He pretended not to hear. Instead he launched into another story fragment with his arms waving and his face lit up and his voice all laughing and loud. 
‘And there was a man turning cartwheels ‘cross a field, arms and legs all starflung, like a cat hit by a car, like the minister’s cat that was run over by the bus, and that cartwheel-man tumbling, and the man had no voice. The voice was missing.’
‘Guthrie!’ I shouted, cutting across him and pulling him out of his pictures. 
He stopped then and his arms fell slack by his sides and his head dipped and he looked as one who waits to be punished for the wrong he has done. 
Evie pressed her hand against me, flat on my chest, holding back my temper, and she made a soft kiss-cooing noise, a sound like courting doves make. 
I drew breath.
‘Go home, Guthrie,’ I said. ‘Wait for me there. I’ll walk Evie back to the village and be beside you ‘fore you’re asleep. ’
‘You’ll be back soon?’ said Guthrie.
‘Quick as quick and quick as lickety split.’
‘As fast as Lightning Boy?’ he said. 
‘You’ll see.’
Then Guthrie looked at Evie, grinning, like he’d won something from her. ‘Fast as Lightning Boy,’ he said to her, and then he turned on his heel and walked back into the dark.
Evie laughed when he was gone, and she said he was sweet, Guthrie was, and it was good what I did, how I cared for him and how much he looked to me. ‘Girls like that,’ she said, and she slipped her hand inside my shirt and leaned into me. 
I made my ears briefly sharp again, just in case Guthrie hadn’t really left us, and I sucked in air, breathed through my nose, searching for him in the night-scents, and I tried to feel if he was near. Then, when I was sure he was gone, as sure as ever sure is, and I thought only the moon and the blind crows in their nests and the muffled screech-owl were witness to what Evie and I were ‘bout, I gave up on Guthrie.

Afterwards, after me an Evie was done and we was lying flat and breathless ‘gainst the hill and watching the ghost-clouds shifting across the night sky and listening to the wind picking up and the rising whispers in the trees, then Evie asked me ‘bout ‘Lightning Boy’.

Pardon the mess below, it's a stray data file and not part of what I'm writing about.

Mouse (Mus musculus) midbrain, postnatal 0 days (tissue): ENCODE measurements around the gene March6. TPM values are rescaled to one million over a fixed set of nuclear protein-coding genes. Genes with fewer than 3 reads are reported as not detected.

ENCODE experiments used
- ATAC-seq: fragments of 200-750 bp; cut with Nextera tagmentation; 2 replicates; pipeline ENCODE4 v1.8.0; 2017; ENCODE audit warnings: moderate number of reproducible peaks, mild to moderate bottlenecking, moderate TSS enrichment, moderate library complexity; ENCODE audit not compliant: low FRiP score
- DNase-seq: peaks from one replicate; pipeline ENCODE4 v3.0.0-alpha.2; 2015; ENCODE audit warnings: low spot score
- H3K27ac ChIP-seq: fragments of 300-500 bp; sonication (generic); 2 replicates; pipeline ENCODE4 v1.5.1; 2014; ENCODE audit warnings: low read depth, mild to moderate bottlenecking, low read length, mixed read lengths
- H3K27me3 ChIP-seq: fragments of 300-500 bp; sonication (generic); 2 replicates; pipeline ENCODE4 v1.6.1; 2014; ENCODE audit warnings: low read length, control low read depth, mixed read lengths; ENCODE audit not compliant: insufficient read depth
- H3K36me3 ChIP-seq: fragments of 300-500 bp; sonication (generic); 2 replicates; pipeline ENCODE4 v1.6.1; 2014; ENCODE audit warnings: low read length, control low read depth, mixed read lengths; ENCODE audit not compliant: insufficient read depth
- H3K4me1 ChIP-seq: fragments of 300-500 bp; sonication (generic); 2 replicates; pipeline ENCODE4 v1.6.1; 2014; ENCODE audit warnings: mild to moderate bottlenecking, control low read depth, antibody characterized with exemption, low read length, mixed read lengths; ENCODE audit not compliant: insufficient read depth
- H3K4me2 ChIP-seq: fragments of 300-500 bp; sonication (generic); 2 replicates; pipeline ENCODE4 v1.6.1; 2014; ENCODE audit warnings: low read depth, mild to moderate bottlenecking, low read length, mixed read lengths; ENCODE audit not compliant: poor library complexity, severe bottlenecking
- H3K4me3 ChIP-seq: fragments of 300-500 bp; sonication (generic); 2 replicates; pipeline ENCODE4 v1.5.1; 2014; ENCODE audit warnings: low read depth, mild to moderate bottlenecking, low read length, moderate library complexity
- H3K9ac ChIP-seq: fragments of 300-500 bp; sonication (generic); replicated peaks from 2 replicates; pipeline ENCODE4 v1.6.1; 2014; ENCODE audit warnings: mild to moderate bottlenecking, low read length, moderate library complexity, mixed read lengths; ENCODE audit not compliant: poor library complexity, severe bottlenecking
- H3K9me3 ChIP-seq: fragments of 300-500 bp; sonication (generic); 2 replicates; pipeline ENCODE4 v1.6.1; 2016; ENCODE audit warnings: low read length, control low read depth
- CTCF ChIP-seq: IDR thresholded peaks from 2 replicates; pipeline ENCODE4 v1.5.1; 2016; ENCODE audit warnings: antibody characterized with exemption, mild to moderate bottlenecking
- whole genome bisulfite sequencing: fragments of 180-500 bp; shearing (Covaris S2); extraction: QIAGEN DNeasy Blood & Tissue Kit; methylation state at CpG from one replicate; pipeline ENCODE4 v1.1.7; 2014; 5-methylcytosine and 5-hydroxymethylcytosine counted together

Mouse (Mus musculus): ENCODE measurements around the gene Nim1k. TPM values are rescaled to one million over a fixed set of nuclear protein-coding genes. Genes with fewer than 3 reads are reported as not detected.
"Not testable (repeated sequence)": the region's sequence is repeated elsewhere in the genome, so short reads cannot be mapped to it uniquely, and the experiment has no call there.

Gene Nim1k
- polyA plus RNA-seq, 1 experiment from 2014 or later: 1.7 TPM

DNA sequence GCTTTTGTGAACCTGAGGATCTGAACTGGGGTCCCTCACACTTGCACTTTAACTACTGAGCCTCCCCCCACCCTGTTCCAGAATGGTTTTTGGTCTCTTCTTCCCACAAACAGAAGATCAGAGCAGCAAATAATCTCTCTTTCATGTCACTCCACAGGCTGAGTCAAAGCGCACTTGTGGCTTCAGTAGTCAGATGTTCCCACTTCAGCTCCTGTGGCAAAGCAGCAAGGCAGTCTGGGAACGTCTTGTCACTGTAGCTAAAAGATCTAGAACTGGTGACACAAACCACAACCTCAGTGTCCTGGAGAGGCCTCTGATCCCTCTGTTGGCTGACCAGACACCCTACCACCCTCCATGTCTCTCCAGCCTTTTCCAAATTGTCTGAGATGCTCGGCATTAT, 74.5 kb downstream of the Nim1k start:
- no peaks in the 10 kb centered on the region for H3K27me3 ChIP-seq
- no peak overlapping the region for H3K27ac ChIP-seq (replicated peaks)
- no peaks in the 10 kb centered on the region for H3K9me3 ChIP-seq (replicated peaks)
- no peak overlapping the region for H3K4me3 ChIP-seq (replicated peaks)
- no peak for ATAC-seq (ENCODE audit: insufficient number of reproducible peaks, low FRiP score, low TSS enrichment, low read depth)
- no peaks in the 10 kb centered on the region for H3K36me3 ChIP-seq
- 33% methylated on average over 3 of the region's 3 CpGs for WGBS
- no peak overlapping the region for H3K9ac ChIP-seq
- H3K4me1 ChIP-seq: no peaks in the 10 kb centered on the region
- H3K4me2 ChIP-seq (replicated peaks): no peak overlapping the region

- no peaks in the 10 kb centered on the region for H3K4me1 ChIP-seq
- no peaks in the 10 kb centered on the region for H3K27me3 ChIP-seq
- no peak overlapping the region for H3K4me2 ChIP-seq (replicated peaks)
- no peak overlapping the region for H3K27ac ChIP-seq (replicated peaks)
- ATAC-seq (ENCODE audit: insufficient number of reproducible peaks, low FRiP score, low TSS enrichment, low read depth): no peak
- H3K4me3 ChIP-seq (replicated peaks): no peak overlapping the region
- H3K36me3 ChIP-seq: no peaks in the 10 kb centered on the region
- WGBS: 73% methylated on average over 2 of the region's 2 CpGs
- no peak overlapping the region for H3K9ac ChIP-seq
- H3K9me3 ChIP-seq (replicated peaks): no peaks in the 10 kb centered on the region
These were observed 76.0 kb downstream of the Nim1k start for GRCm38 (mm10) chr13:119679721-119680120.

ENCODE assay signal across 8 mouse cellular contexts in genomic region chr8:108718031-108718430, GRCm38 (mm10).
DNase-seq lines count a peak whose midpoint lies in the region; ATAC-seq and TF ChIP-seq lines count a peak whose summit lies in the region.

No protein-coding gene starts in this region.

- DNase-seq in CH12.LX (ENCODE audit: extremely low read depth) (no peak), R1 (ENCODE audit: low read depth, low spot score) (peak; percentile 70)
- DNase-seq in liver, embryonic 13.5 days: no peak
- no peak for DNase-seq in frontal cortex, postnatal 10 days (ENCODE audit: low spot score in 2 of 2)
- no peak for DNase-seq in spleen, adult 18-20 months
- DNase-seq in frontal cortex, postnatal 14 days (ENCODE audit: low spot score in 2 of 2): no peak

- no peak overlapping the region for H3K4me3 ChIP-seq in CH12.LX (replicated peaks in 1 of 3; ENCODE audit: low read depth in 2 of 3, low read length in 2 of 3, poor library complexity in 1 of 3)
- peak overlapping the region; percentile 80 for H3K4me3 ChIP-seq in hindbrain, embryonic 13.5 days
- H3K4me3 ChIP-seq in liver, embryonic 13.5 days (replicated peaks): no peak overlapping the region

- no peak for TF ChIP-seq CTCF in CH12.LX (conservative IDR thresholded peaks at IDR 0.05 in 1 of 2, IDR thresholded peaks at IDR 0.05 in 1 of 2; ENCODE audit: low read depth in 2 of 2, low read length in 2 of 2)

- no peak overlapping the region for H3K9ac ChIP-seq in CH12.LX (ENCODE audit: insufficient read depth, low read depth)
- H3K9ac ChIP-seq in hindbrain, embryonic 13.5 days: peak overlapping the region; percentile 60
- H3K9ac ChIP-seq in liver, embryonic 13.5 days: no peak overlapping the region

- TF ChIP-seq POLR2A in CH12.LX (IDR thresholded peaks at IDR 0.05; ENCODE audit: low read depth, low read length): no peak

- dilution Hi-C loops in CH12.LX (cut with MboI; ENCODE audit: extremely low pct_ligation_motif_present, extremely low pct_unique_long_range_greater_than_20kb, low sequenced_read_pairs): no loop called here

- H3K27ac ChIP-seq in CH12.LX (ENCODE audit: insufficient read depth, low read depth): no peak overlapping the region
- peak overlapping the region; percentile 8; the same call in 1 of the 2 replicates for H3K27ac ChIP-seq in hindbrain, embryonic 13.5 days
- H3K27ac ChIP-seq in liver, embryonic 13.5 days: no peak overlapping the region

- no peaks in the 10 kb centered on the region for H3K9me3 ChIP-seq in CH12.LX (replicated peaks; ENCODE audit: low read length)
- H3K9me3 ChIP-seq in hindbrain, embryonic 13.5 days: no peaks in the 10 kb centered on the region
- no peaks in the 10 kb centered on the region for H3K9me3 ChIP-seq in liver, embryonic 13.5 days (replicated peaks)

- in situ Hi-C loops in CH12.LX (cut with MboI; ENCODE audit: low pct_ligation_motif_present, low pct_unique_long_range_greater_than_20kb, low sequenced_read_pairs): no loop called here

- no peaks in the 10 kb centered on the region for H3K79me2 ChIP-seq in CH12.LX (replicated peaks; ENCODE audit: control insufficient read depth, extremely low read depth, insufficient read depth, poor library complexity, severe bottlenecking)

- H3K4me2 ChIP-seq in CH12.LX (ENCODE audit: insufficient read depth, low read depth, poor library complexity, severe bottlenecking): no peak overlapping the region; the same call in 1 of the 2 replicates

I shrugged. ‘It’s just a story,’ I said. ‘Silly really.’
‘Tell me.’
‘I think it’s going to rain, ‘ I said, for there was a change in the air, and I noticed a new gutsiness to the wind and the clouds glowering more than before.
‘Tell me,’ she said again.
The words were in my head then, like they was conjured out of her asking for ‘em, the whole story speaking to me, wanting to be told because someone wanted to hear it.
‘Tell me,’ she said, and suddenly not telling her would be wrong, like keeping a secret from her, though it was nothing. I sat up with my back to Evie and I closed my eyes and thought of toast and Guthrie squat in front of the fire at home and rocking on his heels and saying ‘Tell me,’ and Evie here saying the same. I cleared my throat and began.
‘Once there was a boy who was slow as syrup pulled from a spoon, or black treacle. Everything he did he did slow so that he was always late for school or for meals, or for church on Sundays. And he got a whipping each time he was late, so that he swore ‘gainst the world and everything in it and he punched the air and cursed. Then one sullen sulky day he climbed out onto the roof of his house and sat hunched like a crow on the highest point and no-one knew he was there. And he looked for new stars coming, but saw only clouds, sluggish and dark and heavy. The hairs on the boy’s arms stood on end and he tasted metal or blood on his tongue and there was a ringing in his ears – a storm was ‘bout to break, and being on the roof was not wise or safe.’
‘And he got hit by lightning, right?’ said Evie, impatient like Guthrie was sometimes.
I nodded. ‘And he was never the same afterwards,’ I said. ‘He was changed. He was quick as quick ever after, and never tired. He ran every place he went and hurried through all the tasks, and he could not sit still, not even in church when God wanted stillness. He paced at the back of St Agnes’ church and sang the hymns a little faster than the organ or the congregation, and his end-of-prayer-amens came out of his mouth before they came out of the minister’s. And he was first in school and first home again and first to table and first to leave. You never saw a boy so fast, and his mam made new scolds and said he should take his time and not be always rushing. It was not good for him, she said, and his dad said the same. And the teacher in school could not keep up with the boy so he was sent on quick errands when there was no more work to pen. And at night, the boy was quickly done with sleep and so he walked the floor of his room, impatient for morning to come, and he talked to himself, and the words came out fizzing and blurred, and he drew pictures on his walls using charcoal from the fire, and he wrote poetry on the walls, too, and when there was no space on those walls he moved into the barn and started over.’